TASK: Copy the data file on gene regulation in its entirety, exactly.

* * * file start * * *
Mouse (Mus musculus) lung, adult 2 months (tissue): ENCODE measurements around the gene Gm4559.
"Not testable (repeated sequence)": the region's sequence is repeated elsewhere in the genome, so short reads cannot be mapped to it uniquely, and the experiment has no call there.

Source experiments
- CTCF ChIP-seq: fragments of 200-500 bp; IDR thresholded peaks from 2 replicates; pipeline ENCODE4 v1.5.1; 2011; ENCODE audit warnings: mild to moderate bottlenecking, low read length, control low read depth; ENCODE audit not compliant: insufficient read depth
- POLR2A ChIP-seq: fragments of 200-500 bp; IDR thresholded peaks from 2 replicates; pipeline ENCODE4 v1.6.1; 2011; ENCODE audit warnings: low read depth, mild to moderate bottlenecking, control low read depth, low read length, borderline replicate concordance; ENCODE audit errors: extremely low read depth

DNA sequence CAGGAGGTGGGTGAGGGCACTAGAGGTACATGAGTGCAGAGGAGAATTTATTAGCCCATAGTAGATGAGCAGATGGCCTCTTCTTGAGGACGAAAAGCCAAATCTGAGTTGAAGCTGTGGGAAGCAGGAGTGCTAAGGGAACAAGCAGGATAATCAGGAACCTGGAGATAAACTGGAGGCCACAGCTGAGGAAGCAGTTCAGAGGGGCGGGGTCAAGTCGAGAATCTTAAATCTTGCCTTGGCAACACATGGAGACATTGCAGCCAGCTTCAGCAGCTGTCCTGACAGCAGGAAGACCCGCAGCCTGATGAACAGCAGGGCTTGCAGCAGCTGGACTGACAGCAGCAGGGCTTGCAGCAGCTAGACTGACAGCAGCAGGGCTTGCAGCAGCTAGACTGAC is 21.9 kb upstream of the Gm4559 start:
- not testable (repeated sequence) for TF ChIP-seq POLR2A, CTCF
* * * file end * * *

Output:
Mouse (Mus musculus) lung, adult 2 months (tissue): ENCODE measurements around the gene Gm4559.
"Not testable (repeated sequence)": the region's sequence is repeated elsewhere in the genome, so short reads cannot be mapped to it uniquely, and the experiment has no call there.

Source experiments
- CTCF ChIP-seq: fragments of 200-500 bp; IDR thresholded peaks from 2 replicates; pipeline ENCODE4 v1.5.1; 2011; ENCODE audit warnings: mild to moderate bottlenecking, low read length, control low read depth; ENCODE audit not compliant: insufficient read depth
- POLR2A ChIP-seq: fragments of 200-500 bp; IDR thresholded peaks from 2 replicates; pipeline ENCODE4 v1.6.1; 2011; ENCODE audit warnings: low read depth, mild to moderate bottlenecking, control low read depth, low read length, borderline replicate concordance; ENCODE audit errors: extremely low read depth

DNA sequence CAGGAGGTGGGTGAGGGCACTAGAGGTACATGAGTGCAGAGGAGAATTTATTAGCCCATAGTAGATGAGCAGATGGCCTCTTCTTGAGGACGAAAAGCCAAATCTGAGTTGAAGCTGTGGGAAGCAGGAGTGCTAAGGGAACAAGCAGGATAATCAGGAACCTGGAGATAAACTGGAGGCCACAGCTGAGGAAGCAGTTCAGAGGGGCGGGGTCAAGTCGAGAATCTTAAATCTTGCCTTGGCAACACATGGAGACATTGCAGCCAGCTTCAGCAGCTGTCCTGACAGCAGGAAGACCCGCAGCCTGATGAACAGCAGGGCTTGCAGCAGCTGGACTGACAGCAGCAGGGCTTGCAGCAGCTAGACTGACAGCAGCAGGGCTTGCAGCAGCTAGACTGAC is 21.9 kb upstream of the Gm4559 start:
- not testable (repeated sequence) for TF ChIP-seq POLR2A, CTCF